Technicolor Hour Jon Racherbaumer

"As we know, most clock effects are dull. Their mathematical foundations are conspicuous and dilute the sense of mystery. The Taylor stunt, however, has a vouchsafing feature: directness."

"Taking a cue from Marlo's Unexpected Prediction, the following variation makes the prediction feature an unexpected climax and eliminates the billets and repeat. No explanations are necessary and the prophetic nature of the effect is self-evident..."

- from Mike Rogers' column ("Table Time") in M-U-M.

This version was directly inspired by Fred G. Taylor's "Crazy Clocks," except that the predetermined feature comes as a surprise and simultaneous climax. It was originally published in M-U-M (August-1969) and was later marketed by Creative Productions (Ernie Heldman). When it was first released, effects featuring transformations of the backs of cards were fashionable. This particular method sparked many imitations after it was published. Most of them cost more than the original asking price of this booklet ($3.00).

Set-up: Place a red-back force-card seventeenth from the top of a blue-back deck. Suppose that the force-card is the Jack of Diamonds.

Method: Introduce the deck and ask someone in the audience to think of an hour on the clock dial from one to twelve. Say, "For example, you might like three o'clock. Therefore, I want you to remove three cards off the top of the deck and place them in your pocket. These cards will verify the number of your hour in case you forget or decide to tell me a fib." As you utter this patter, thumb over three top cards, hold them in a fan, gesture with them, and then replace them onto the deck.

Hand the deck to the spectator and turn your back. After a few moments, ask the spectator if he has placed the chosen number of cards in his pocket. If so, turn around, face the assistant, and say, "You removed a number of cards equal to your chosen hour and placed them in your pocket. Right? For example, if you had picked three o'clock, you would have put three cards in your pocket."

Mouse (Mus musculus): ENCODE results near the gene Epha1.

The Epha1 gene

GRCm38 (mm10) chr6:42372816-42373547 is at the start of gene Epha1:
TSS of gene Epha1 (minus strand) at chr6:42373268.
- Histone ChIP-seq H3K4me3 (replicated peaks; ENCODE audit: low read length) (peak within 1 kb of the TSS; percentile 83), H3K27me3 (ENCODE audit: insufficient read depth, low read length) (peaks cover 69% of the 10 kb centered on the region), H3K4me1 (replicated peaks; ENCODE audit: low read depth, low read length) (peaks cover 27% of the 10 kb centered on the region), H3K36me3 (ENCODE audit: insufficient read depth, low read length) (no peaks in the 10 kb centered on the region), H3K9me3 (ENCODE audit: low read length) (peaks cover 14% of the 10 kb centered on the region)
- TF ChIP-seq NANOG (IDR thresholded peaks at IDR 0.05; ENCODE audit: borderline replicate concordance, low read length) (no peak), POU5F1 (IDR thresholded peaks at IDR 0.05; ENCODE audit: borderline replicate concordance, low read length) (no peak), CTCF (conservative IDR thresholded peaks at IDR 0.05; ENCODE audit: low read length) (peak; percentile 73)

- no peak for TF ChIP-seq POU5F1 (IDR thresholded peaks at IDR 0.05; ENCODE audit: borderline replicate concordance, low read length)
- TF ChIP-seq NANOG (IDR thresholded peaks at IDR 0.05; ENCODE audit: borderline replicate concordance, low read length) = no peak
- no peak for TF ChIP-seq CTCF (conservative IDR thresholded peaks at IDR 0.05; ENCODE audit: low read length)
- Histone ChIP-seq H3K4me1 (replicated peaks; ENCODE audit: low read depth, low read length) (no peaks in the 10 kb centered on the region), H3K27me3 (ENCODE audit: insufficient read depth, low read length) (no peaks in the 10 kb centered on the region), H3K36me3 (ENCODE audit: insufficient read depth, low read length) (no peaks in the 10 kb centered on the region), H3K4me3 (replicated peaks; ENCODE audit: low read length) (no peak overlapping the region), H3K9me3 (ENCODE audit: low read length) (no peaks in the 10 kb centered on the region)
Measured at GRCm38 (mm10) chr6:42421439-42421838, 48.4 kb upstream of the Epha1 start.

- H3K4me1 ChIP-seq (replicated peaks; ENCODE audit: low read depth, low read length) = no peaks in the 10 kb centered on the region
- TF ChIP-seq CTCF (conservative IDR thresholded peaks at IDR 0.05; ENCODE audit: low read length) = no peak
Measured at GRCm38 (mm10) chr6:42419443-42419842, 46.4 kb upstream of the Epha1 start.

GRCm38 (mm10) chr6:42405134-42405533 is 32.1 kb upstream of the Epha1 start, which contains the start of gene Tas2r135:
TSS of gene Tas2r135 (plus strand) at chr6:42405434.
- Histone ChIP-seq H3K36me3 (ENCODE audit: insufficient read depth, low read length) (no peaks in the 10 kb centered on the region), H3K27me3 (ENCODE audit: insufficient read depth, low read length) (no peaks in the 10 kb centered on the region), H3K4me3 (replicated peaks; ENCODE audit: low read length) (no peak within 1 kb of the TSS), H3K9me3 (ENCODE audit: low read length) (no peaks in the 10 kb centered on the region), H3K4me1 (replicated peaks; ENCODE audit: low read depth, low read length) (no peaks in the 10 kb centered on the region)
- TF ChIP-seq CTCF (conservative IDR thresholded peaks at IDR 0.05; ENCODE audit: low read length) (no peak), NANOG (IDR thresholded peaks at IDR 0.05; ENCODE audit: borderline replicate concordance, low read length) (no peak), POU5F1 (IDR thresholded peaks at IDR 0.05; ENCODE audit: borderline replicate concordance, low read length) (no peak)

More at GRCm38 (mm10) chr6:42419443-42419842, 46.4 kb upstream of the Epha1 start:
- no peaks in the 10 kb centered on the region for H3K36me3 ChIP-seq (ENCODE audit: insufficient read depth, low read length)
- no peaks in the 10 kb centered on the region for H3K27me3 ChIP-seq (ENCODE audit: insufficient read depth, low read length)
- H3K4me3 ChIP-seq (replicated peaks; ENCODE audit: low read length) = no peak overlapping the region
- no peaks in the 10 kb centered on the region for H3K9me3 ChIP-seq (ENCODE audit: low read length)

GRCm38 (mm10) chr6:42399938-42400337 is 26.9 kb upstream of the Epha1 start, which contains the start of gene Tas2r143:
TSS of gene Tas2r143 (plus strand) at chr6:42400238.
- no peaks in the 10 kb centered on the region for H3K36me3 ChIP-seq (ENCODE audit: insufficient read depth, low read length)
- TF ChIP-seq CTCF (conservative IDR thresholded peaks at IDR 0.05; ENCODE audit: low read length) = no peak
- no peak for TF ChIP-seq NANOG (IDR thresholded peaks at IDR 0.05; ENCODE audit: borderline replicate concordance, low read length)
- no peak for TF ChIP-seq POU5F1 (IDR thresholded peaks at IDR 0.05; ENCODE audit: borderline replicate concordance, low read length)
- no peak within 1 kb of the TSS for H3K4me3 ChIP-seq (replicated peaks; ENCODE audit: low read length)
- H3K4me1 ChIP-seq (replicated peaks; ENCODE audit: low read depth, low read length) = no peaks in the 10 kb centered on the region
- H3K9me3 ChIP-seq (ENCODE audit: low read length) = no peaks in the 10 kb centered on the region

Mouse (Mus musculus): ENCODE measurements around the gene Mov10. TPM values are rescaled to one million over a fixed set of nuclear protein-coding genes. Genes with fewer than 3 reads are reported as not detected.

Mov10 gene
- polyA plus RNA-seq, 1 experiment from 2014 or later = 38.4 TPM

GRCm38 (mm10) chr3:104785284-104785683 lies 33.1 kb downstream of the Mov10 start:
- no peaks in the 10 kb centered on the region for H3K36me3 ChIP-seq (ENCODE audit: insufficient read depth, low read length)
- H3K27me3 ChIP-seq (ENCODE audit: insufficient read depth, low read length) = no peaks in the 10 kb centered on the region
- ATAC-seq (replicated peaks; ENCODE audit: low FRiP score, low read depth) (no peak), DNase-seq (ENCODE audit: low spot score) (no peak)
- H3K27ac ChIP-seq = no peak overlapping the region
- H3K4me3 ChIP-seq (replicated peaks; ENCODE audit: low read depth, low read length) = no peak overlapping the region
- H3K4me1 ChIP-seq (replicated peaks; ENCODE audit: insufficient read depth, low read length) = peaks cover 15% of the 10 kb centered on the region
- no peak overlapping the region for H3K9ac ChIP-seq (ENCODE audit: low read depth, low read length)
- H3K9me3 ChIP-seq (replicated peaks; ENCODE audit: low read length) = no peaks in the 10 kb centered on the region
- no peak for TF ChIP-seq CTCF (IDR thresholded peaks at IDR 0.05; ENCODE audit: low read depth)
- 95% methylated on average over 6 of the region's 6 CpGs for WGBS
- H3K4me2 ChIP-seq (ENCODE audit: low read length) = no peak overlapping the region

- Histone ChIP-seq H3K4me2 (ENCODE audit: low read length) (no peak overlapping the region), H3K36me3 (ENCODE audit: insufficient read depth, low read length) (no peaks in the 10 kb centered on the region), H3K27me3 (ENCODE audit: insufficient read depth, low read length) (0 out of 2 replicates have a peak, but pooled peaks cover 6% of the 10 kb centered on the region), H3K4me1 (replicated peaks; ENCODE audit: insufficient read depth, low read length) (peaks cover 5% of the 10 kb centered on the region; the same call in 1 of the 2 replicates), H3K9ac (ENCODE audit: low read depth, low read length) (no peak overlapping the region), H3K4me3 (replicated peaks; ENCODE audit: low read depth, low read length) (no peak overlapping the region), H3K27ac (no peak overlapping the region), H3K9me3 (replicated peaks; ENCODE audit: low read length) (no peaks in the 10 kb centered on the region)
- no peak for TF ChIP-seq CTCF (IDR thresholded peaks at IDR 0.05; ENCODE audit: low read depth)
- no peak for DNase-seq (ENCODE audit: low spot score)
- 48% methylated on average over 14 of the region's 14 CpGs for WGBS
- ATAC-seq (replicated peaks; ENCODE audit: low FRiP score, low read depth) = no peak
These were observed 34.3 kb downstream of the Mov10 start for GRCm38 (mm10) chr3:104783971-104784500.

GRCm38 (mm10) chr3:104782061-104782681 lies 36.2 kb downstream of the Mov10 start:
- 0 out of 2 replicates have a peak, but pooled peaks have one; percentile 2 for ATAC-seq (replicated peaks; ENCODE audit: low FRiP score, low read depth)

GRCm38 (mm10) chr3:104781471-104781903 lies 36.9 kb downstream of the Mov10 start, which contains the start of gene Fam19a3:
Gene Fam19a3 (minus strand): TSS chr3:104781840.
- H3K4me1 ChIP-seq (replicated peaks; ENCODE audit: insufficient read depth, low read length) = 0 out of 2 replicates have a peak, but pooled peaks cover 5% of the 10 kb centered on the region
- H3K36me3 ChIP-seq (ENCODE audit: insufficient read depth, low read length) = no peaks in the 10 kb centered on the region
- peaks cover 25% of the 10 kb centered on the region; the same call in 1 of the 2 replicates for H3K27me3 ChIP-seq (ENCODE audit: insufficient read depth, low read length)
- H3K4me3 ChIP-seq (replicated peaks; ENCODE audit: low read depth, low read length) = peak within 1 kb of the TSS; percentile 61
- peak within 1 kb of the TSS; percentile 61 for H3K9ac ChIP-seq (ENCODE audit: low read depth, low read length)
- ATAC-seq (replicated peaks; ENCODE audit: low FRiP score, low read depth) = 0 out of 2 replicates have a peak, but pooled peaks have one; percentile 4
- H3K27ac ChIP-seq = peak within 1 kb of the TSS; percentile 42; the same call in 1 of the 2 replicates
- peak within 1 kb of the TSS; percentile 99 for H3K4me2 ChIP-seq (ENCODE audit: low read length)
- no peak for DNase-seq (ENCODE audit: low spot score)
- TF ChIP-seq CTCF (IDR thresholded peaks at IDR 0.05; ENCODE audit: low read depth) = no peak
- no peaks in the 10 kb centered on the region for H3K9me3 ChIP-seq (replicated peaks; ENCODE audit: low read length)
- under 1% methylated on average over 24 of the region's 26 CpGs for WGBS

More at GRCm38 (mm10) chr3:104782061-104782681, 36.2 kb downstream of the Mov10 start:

As you deliver this patter, thumb over the top three cards, momentarily hold them in your right hand, and then replace them on the bottom of the left-hand talon.

Tilt back the deck back so that the audience cannot see the topside and then DoubleCut the top card to the bottom. If the red-back force-card appears on top, you instantly know that the spectator chose twelve o'clock. Explain that you will need twelve cards to form a clock dial. Deal the red-back card face up to the table before lowering the deck and then deal eleven more cards face up and one at a time, reversing their order.

If the red-back force-card is not on top, continue to keep the deck tilted back until it is dealt face up. Then you can gradually lower the deck to complete the deal. This reverse-count precisely positions the force-card.

Place the talon aside, pick up the face-up, twelve-card packet and hold it face up in a left-hand dealing position. Deal the cards clockwise into the configuration of a round clock, starting at one o'clock. Continue dealing until you stop at the twelve o'clock position. Down-jog this card or drop a coin on its face to mark it. This will avoid confusion later on when the spectator is asked to note the card at his chosen "hour."

At this point, by noting the relative position of the Jack of Diamonds in the clock layout, you learn which "hour" was chosen. Suppose that it lies at "six o'clock" on the mock dial. Look at the card occupying the three o'clock position. Suppose it is the Ten of Spades. Continue, "I want you to note the card occupying your chosen hour. For example, if you had picked three o'clock, remember the Ten of Spades."

Tell the spectator to concentrate on his card. After a few seconds, name his card. Quickly turn the other eleven cards face down at their original positions in the dial, adding: "You could have chosen any of these other hours, but you selected six o'clock. Pause and add: "Actually, I knew you were going to pick six o'clock."

Turn the Jack of Diamonds face down to reveal its red back—a kicker guaranteed to stir your audience.

In my original handling, the red-back force-card was placed sixteenth from the top. Marlo advised me that a problem could arise if the spectator picks twelve o'clock because when the three cards are taken off the top and transferred, the red-back card would be prematurely exposed at the top. He suggested placing it seventeenth from the top and recommended that the effect be done with the deck face up from the outset. Why make problems for yourself?

Instead of having the spectator remove a number of cards equal to his hour, have him transfer cards equal to his number from top to bottom. This is excused by making the following claim: "This is the way you wind the clock." This also quickens the procedure, but eliminates the "verification" aspect, a possible trade-off.

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